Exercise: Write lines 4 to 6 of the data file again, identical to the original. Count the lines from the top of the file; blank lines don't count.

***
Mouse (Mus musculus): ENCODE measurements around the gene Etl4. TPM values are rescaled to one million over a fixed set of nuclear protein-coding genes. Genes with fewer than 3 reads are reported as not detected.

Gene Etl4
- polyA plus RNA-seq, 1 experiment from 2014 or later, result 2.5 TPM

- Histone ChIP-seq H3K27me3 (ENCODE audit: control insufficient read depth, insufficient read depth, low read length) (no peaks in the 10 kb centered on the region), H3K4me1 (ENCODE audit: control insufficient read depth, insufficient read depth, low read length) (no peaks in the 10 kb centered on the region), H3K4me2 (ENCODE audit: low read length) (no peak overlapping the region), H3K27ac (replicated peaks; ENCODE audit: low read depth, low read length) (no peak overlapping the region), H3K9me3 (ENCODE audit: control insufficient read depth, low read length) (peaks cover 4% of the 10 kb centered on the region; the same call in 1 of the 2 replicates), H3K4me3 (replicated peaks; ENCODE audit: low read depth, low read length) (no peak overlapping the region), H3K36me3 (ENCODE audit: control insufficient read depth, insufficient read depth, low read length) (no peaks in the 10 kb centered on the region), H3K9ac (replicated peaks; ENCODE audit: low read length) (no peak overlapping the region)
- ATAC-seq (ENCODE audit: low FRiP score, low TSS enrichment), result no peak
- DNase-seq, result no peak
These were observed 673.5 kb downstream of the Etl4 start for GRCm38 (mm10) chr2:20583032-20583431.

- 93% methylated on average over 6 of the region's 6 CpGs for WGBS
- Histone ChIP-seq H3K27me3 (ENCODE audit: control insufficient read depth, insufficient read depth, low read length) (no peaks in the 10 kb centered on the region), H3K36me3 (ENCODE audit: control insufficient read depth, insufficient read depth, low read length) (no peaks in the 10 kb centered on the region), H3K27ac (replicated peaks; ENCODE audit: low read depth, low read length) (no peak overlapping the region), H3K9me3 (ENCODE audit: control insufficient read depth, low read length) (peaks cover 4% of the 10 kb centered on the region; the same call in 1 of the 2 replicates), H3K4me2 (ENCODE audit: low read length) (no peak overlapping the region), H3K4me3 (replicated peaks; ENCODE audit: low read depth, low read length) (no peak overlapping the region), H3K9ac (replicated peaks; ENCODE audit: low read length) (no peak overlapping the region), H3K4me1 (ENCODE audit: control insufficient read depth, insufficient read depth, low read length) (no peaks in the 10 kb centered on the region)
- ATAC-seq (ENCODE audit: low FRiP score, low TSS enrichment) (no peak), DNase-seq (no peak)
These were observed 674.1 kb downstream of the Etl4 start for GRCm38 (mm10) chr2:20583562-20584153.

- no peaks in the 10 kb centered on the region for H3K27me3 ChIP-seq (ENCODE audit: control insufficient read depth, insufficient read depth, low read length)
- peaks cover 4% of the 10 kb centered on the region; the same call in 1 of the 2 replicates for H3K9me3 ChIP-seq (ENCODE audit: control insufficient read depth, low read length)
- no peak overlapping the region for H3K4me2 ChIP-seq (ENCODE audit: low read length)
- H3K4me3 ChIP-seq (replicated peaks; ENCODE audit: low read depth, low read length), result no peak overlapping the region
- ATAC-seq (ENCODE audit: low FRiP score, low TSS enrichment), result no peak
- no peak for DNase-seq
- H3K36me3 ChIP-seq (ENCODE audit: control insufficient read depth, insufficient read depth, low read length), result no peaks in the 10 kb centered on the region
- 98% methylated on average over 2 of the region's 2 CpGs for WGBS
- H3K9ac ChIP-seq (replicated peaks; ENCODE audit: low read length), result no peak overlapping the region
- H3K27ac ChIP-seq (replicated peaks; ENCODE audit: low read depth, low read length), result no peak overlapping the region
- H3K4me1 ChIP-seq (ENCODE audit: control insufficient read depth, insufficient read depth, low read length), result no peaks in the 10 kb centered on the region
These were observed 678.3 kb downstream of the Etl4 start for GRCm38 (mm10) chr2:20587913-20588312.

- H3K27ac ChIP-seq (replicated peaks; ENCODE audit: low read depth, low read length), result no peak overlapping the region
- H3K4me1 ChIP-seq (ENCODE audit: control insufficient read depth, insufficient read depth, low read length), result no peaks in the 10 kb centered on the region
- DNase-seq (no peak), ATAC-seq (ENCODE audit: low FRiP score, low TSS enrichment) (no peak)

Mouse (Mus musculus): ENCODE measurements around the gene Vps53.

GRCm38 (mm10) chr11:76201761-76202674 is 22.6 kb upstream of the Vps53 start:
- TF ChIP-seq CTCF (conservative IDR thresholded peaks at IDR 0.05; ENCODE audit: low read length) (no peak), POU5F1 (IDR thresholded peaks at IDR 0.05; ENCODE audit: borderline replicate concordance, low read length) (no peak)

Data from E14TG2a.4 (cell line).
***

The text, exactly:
- Histone ChIP-seq H3K27me3 (ENCODE audit: control insufficient read depth, insufficient read depth, low read length) (no peaks in the 10 kb centered on the region), H3K4me1 (ENCODE audit: control insufficient read depth, insufficient read depth, low read length) (no peaks in the 10 kb centered on the region), H3K4me2 (ENCODE audit: low read length) (no peak overlapping the region), H3K27ac (replicated peaks; ENCODE audit: low read depth, low read length) (no peak overlapping the region), H3K9me3 (ENCODE audit: control insufficient read depth, low read length) (peaks cover 4% of the 10 kb centered on the region; the same call in 1 of the 2 replicates), H3K4me3 (replicated peaks; ENCODE audit: low read depth, low read length) (no peak overlapping the region), H3K36me3 (ENCODE audit: control insufficient read depth, insufficient read depth, low read length) (no peaks in the 10 kb centered on the region), H3K9ac (replicated peaks; ENCODE audit: low read length) (no peak overlapping the region)
- ATAC-seq (ENCODE audit: low FRiP score, low TSS enrichment), result no peak
- DNase-seq, result no peak